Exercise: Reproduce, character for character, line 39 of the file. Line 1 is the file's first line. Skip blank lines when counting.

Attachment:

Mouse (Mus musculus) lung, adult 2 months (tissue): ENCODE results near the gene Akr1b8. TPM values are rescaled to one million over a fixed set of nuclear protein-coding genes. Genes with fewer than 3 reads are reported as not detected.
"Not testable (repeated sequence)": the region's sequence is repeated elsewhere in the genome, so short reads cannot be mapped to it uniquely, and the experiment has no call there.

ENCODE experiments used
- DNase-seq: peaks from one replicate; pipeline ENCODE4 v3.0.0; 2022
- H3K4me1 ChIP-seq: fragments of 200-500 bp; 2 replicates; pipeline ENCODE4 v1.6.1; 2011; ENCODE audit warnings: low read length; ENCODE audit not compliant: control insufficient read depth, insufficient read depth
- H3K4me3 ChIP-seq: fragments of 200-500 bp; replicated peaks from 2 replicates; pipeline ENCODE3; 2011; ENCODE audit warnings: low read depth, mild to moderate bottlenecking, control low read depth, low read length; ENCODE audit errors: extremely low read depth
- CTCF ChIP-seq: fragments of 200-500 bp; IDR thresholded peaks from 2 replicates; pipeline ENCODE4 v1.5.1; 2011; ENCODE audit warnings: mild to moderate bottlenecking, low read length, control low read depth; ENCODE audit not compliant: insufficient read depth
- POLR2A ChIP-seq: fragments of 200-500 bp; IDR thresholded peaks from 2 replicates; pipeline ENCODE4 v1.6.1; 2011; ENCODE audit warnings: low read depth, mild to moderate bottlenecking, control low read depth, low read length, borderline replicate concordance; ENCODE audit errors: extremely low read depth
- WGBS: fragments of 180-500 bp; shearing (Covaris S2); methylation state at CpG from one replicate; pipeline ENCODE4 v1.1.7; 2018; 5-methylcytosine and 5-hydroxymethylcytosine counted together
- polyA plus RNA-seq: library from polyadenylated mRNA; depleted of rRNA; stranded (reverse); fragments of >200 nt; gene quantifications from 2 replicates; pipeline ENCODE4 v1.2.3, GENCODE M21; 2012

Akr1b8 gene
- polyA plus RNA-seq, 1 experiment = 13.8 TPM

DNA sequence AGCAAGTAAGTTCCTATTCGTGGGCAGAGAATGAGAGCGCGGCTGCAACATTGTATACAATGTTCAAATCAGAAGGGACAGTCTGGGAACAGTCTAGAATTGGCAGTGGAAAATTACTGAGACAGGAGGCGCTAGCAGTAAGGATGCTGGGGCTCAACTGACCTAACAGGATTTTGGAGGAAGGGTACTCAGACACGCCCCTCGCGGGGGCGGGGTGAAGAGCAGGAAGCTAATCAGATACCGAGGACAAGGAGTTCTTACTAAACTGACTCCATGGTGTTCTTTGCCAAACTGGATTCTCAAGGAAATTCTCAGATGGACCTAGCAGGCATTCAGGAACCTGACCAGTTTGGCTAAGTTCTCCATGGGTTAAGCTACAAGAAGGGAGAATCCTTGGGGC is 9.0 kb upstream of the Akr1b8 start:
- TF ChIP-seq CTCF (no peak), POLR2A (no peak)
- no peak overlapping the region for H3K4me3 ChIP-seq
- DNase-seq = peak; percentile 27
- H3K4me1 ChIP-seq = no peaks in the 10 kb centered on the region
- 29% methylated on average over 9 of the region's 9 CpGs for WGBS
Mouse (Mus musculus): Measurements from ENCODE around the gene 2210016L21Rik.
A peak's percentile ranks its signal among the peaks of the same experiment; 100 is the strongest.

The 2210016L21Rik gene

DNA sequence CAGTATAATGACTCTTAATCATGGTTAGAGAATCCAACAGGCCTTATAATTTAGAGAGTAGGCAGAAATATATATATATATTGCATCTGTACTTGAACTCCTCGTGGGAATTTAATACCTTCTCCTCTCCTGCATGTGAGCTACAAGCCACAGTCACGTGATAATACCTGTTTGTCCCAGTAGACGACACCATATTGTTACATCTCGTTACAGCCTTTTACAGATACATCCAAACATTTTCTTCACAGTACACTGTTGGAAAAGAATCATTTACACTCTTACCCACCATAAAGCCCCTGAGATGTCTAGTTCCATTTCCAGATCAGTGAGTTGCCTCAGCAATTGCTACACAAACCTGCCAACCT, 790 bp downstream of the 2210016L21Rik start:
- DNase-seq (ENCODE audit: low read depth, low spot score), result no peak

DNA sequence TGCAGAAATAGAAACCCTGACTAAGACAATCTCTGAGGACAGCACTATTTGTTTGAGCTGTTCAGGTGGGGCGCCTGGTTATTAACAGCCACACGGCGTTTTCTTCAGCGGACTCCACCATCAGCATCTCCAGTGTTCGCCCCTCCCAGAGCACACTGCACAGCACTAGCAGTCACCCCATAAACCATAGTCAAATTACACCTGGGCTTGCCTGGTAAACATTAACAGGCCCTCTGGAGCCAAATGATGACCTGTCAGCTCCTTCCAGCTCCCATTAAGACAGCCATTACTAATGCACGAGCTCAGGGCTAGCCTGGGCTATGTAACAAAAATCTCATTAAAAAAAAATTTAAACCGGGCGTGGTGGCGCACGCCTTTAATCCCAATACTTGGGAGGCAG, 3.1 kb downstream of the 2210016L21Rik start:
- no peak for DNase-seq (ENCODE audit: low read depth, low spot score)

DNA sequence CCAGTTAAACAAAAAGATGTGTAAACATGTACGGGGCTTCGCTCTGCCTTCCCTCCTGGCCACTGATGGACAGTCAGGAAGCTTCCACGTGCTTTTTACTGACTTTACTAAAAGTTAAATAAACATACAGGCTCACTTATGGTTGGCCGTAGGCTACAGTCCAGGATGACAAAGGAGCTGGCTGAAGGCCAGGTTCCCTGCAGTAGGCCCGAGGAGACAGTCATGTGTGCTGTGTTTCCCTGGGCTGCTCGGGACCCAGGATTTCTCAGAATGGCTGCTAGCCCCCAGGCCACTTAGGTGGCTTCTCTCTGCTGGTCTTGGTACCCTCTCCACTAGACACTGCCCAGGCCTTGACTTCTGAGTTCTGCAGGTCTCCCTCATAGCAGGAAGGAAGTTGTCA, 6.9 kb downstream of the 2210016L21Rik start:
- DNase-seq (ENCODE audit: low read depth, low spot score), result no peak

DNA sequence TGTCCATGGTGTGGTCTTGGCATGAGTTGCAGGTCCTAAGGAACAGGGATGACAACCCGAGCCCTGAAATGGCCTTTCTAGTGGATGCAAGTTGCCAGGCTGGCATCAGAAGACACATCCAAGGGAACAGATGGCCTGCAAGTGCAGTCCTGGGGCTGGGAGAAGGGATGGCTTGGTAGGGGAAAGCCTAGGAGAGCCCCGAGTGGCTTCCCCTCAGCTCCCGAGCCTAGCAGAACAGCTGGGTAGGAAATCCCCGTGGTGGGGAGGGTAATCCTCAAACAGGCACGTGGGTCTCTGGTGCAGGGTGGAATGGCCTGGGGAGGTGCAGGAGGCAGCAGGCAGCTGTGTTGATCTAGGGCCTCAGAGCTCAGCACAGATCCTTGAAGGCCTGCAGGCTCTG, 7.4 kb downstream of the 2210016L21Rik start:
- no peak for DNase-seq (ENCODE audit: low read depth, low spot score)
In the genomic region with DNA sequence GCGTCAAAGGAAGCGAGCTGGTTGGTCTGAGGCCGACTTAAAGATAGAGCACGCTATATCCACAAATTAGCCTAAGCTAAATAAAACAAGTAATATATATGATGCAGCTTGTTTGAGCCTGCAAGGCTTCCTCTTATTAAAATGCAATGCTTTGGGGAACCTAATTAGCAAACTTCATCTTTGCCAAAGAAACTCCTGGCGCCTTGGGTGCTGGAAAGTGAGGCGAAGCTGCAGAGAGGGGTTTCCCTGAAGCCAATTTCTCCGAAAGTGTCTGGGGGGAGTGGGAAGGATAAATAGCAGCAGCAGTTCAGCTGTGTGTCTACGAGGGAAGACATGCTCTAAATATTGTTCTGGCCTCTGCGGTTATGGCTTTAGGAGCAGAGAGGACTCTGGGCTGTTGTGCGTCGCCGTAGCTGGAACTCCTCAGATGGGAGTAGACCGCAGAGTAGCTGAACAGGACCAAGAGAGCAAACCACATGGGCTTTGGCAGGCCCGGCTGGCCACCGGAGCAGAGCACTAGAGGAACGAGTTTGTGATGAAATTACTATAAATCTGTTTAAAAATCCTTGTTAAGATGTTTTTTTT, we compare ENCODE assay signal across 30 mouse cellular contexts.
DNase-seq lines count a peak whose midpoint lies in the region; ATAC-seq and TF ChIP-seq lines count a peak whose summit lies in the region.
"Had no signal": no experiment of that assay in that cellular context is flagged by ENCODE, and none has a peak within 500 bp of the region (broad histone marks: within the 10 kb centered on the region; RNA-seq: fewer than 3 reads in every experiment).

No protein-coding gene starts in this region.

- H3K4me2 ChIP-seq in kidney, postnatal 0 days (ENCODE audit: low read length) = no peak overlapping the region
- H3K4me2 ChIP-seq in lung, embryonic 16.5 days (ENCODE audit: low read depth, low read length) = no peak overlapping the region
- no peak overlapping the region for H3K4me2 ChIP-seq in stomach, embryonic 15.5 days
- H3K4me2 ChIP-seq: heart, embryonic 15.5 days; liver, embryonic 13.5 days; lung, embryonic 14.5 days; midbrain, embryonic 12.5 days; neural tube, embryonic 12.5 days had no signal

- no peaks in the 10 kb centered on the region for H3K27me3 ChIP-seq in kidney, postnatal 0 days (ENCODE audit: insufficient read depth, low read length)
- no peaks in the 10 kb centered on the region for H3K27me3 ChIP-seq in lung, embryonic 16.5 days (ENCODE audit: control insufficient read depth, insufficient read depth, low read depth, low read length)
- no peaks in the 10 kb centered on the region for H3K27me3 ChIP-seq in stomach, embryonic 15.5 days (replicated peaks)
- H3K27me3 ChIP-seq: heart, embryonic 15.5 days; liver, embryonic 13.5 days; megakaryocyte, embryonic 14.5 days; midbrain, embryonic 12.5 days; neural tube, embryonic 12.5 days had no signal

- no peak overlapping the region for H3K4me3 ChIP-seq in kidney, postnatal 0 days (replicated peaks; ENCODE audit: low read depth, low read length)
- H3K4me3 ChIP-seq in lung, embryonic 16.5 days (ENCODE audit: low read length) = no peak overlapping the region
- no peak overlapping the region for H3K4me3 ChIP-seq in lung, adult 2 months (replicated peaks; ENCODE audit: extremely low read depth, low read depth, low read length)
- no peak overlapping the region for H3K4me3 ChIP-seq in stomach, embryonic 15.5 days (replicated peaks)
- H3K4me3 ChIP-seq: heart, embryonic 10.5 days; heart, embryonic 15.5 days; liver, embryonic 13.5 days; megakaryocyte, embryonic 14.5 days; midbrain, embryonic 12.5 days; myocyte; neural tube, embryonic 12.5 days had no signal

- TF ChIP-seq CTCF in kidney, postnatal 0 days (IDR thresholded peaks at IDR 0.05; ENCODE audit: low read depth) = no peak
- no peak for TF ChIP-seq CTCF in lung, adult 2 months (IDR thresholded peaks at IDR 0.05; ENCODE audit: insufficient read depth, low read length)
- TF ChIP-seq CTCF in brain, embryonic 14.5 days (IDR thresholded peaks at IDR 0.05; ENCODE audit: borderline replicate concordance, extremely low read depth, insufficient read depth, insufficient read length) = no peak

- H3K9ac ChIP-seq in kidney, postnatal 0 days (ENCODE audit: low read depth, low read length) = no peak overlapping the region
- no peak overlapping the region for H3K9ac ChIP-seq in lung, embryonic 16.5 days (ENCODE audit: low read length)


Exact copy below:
- no peaks in the 10 kb centered on the region for H3K27me3 ChIP-seq in lung, embryonic 16.5 days (ENCODE audit: control insufficient read depth, insufficient read depth, low read depth, low read length)